In other words, at a charging station delivering more kW than the vehicle can cope with, the charging speed is limited since it adapts to the vehicle. 

Let’s take a couple of theoretical cases:

  • Sarah drives a Tesla Model 3 and plugs into a three-phase 22 kW AC charging station. After an hour, she’s expecting to have topped up 22 kWh, but discovers she’s only gained 11 kWh.

    Sarah’s first reflex is to blame the charging station which she thinks is boasting a power rating higher than what it can actually deliver. However, the problem doesn’t lie with the infrastructure, but with her car. Sarah doesn’t know that the TM3 can only take 11 kW maximum in alternating current (AC)

  • Paul drives a Renault Zoé R110 (latest version). He plugs his EV into the same charging station as Sarah and tops up 22 kWh in one hour

    In this case, Paul’s Zoé can accept the charging station’s maximum power rating and charges faster since the on-board charger accepts 22 kW AC.

You can easily find out the charging time required by your vehicle in relation to the charging station thanks to a charging time simulator available for free on Automobile Propre (French web page translated into English with Google Translate).

3. Charging cables that match your car 

If you don’t use the right sort of charging cable (on charging stations over 22 kW, a cable is necessarily attached to the charging station), the power rating can also be limited. 

You must therefore be equipped with the charging cables adapted to your EV and the mode of charging you prefer.

4. Battery level and temperature 

Additional factors (last ones – promise 😅) influence the amount of energy delivered by a charging station at a given instant T. A Battery Management System (or BMS) communicates with the charging station and adapts the power rating depending on the charging status and the battery temperature. 

If the optimum conditions are not combined, the maximum power delivered by the charging station and tolerated by the car will not be attained. 

Keep in mind: 

  • If the battery level before charging is less than 10%, the charging rate will be low.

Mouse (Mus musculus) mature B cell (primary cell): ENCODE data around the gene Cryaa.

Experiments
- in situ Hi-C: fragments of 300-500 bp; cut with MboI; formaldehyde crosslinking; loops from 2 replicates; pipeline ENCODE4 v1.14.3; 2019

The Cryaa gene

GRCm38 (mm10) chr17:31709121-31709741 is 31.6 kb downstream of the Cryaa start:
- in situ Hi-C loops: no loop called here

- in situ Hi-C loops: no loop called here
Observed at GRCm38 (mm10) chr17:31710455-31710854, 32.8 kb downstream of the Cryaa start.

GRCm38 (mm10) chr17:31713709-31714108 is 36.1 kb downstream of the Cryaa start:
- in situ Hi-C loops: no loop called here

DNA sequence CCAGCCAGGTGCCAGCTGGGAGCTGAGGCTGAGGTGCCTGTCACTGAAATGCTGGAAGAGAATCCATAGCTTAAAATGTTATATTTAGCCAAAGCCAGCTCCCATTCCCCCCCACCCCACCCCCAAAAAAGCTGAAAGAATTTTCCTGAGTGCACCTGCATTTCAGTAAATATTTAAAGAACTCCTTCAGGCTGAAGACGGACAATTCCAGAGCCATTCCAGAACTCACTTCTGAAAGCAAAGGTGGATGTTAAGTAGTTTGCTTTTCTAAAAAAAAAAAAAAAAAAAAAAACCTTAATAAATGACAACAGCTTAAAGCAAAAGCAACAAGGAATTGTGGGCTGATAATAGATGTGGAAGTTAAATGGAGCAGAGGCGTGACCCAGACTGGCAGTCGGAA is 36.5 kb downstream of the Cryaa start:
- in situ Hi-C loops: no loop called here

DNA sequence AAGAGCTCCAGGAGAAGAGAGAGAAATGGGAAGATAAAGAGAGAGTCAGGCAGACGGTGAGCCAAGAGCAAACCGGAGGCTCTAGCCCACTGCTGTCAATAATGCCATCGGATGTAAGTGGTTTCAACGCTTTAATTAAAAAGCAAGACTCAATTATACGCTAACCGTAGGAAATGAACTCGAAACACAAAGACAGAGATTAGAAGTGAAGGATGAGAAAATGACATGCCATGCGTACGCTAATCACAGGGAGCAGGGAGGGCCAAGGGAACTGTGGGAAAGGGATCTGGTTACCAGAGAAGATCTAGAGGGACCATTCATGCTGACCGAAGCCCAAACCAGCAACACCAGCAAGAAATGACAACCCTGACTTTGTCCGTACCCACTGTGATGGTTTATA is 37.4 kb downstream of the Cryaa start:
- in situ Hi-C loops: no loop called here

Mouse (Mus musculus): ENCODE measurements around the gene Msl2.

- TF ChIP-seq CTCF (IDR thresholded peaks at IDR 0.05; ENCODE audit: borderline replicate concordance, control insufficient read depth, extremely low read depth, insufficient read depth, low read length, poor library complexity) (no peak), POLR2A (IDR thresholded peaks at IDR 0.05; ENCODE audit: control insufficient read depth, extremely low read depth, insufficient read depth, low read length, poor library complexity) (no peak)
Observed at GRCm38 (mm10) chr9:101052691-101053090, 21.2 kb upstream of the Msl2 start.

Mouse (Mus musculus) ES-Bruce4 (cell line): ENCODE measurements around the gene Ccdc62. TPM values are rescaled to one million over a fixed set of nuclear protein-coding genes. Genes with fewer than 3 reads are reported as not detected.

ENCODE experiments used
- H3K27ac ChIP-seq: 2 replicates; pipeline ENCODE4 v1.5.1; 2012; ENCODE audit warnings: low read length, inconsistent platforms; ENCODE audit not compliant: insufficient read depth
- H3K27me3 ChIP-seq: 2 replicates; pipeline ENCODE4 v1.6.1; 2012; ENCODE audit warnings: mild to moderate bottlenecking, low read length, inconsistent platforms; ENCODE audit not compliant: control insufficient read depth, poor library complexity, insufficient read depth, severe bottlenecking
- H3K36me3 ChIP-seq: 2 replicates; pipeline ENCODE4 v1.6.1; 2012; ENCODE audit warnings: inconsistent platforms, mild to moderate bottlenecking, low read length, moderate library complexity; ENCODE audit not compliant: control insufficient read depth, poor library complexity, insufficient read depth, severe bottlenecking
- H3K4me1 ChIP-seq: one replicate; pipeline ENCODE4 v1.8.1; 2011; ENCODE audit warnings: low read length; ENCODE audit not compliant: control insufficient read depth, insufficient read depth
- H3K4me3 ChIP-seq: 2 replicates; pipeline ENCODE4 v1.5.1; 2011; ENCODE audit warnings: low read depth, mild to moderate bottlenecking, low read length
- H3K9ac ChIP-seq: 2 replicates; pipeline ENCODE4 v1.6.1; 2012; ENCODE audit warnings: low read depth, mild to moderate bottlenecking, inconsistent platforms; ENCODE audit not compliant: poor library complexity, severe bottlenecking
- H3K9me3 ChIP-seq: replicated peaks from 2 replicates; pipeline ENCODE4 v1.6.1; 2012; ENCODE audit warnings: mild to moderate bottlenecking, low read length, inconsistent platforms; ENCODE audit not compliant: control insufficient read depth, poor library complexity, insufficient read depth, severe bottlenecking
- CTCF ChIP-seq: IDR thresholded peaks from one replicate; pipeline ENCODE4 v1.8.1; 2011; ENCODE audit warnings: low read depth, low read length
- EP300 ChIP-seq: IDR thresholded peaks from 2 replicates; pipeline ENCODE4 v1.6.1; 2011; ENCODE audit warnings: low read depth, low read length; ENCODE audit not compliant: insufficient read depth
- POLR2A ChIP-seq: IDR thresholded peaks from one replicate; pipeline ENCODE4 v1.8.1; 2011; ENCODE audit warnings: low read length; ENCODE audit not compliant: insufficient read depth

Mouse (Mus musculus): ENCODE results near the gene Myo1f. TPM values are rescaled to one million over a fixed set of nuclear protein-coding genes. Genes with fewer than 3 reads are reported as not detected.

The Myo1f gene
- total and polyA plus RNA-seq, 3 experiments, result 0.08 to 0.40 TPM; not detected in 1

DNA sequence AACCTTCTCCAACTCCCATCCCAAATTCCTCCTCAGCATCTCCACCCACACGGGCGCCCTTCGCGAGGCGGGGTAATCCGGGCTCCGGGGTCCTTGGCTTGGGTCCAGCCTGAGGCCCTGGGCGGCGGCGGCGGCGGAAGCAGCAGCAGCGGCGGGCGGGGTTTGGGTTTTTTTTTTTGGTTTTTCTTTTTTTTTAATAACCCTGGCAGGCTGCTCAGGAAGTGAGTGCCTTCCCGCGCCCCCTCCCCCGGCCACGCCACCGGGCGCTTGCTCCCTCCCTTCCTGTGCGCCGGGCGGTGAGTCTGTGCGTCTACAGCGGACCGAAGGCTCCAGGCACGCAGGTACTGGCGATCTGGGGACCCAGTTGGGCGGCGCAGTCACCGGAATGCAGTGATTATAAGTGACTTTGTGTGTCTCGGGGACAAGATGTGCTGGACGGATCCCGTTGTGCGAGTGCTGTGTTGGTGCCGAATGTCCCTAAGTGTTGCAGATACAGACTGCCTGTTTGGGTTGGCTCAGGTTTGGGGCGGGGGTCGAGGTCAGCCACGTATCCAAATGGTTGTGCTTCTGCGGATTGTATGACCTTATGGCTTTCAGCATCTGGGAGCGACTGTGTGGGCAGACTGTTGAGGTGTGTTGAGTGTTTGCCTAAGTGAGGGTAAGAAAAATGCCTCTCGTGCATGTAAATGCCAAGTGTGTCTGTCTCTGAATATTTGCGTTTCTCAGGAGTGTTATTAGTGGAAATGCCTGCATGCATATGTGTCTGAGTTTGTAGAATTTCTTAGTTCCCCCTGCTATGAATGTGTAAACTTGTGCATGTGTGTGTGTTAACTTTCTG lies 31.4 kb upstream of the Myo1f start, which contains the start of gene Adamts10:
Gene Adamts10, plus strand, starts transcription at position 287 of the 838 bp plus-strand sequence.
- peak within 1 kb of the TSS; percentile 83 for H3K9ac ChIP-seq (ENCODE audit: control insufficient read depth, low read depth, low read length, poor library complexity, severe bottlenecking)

• From 80% on average, the time required to attain 100% will be at least as long as it took to get from 20 to 80%. Generally speaking, it is not recommended to top up your vehicle 100%, unless you’re going on a long journey.
  • The ideal battery temperature lies between 20 and 25°C. This is why charging will take longer during heatwaves and cold spells. 


To sum it all up

Before driving off in your new electric vehicle, you must know at least:

  • the power rating tolerated by your EV when charging with AC and DC, expressed in kW,
  • the battery capacity, expressed in kWh,
  • additional factors which may influence charging, such as the internal and external temperature of your vehicle, the type of cable used and the battery level and status.

Once you are familiar with your EV’s characteristics and the ABC of charging, you will be able to select the charging stations that correspond best to your vehicle. This means that you can optimise the charging time and avoid a few unpleasant surprises when the bill arrives.



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Marshall Howe
Marshall Howe
25 September 2020 21 h 39 min

We have a chargemap charging point beside us in Lidl car park, Limavady BT49 0AB. How can I connect to this and is there a charge for the electric? I have a Jaguar I Pace Thanks

Ion Leatxe
Ion Leatxe
26 September 2020 7 h 33 min

cargadores particulares . ¿Aparecen en el mapa?